Korea's Imperial House Ends
Divorced and without children, citizen Yi Gu was found in a guest room at the Akasaka Prince Hotel in Tokyo, the time (Saturday) and cause (heart attack) of his death at present only estimates. On Tuesday morning, Japanese prosecutors performed an autopsy.
But Gu (b. 1931) was Korea’s last imperial prince, the son of Crown Prince Eun (1887-1970) and Princess Bang-ja (1901-1989) and the final heir to the Chosun Dynasty's imperial mantle. His life’s ups and downs closely followed the fortunes of modern Korean history. At his birth in Tokyo, his father was king in name only of a country that no longer existed. Receiving a modern education in Japan, he was 14 when Korea was liberated but could not return home, because the new powers no longer wanted him.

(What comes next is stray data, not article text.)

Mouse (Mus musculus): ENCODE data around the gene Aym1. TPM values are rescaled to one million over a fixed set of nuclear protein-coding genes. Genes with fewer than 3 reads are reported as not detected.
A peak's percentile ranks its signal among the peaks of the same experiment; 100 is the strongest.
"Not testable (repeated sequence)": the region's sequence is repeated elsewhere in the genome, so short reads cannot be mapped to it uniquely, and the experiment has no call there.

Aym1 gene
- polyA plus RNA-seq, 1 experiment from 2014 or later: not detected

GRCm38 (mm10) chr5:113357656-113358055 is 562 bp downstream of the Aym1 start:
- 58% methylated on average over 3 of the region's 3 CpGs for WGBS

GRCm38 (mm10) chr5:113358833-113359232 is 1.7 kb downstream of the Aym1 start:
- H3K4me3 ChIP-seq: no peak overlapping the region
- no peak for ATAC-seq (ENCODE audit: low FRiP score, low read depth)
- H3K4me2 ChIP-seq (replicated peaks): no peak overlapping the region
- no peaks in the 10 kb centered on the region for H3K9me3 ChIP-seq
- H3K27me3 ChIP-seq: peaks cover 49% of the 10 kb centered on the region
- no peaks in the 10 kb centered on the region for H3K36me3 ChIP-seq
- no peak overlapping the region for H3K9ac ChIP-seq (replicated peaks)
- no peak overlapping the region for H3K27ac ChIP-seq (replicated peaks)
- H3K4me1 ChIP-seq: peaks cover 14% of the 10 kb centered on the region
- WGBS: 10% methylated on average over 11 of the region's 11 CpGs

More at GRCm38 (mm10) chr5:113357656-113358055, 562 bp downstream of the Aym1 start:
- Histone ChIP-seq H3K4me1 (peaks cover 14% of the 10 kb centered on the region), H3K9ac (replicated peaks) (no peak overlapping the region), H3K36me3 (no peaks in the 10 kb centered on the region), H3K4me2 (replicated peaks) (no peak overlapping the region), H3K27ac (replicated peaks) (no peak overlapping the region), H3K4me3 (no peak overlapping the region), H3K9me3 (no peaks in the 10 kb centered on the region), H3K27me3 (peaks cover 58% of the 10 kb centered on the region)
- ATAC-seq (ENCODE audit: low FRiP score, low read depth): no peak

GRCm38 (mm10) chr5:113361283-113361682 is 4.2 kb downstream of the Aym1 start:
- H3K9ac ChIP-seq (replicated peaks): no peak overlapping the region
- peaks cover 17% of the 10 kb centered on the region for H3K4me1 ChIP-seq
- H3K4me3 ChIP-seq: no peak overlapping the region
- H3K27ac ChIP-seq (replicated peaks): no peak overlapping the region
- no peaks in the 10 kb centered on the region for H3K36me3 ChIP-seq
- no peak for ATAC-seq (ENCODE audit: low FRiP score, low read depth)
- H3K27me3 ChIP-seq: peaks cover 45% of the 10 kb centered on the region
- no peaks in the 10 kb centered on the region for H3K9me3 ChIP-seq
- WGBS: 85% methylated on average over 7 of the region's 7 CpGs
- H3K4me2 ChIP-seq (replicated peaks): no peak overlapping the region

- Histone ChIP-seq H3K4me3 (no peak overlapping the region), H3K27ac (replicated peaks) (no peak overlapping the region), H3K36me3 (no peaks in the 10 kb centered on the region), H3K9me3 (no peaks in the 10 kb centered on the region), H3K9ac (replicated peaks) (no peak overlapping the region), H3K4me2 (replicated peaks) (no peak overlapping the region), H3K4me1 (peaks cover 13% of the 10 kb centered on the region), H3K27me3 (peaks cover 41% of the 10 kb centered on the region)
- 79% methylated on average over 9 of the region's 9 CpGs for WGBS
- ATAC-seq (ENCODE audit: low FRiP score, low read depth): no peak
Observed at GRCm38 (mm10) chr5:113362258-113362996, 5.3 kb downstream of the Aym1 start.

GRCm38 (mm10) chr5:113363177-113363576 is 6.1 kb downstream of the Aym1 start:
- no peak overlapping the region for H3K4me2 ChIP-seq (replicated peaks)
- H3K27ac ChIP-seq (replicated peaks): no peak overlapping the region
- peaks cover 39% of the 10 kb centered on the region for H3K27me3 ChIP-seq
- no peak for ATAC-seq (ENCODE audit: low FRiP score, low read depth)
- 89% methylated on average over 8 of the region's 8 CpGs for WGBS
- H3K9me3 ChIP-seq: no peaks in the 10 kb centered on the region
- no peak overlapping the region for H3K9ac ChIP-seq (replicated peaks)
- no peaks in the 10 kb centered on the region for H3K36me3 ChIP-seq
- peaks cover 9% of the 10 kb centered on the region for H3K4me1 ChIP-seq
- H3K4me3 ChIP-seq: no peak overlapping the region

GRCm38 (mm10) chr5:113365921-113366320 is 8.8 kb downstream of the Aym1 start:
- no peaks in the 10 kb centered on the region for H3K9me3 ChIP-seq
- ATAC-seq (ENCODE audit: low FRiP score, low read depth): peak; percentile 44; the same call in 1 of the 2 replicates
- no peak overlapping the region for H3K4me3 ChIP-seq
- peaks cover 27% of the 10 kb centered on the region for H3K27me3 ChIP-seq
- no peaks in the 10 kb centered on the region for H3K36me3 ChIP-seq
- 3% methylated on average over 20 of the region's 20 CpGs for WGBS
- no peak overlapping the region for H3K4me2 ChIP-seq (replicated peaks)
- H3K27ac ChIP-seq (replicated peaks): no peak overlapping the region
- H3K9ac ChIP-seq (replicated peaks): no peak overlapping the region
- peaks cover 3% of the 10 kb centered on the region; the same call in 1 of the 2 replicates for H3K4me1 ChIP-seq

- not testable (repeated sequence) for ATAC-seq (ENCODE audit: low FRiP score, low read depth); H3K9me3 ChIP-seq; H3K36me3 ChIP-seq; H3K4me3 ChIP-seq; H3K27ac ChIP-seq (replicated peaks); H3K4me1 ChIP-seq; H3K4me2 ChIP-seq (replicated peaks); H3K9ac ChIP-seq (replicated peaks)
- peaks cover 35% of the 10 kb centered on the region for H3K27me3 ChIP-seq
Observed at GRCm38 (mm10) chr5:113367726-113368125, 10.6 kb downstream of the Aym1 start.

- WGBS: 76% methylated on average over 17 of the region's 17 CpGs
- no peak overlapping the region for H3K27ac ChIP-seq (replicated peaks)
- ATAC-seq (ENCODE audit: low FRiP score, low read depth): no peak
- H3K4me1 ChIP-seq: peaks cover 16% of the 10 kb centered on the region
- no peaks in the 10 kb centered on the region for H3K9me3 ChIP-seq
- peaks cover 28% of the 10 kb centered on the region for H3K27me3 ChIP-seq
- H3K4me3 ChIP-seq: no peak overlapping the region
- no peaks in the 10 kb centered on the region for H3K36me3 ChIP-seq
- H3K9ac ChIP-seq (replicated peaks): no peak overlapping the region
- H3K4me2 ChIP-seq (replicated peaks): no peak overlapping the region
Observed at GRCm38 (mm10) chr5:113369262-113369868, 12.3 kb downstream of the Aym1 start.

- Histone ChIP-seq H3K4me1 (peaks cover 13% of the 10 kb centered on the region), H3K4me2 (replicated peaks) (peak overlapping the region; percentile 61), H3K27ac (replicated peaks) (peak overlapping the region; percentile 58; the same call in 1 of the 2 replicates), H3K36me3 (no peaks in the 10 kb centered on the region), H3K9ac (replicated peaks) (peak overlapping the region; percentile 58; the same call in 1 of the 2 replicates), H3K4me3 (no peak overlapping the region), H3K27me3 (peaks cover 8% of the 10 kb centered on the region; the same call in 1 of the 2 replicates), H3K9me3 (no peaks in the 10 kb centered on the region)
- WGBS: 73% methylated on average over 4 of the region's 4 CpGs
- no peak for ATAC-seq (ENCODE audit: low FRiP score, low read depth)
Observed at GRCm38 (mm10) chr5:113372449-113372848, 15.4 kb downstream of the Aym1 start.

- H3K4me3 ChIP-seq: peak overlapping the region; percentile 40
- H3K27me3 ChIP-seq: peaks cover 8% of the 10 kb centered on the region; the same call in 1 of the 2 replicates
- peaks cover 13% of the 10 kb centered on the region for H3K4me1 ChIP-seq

In November 1996, he made what he hoped would be his permanent return to Korea. "From now on, I'm just Yi Gu, with no connection to the royal family,” he said at the time. But it was not to last. Showing signs of a nervous breakdown, he was unable to adjust to life in the motherland. Restlessly going back and fourth between Japan and Korea, he eventually died abroad. His funeral has been scheduled for July 24.
May he rest in peace. From earlier articles on him, he was never able to accept his lot in life.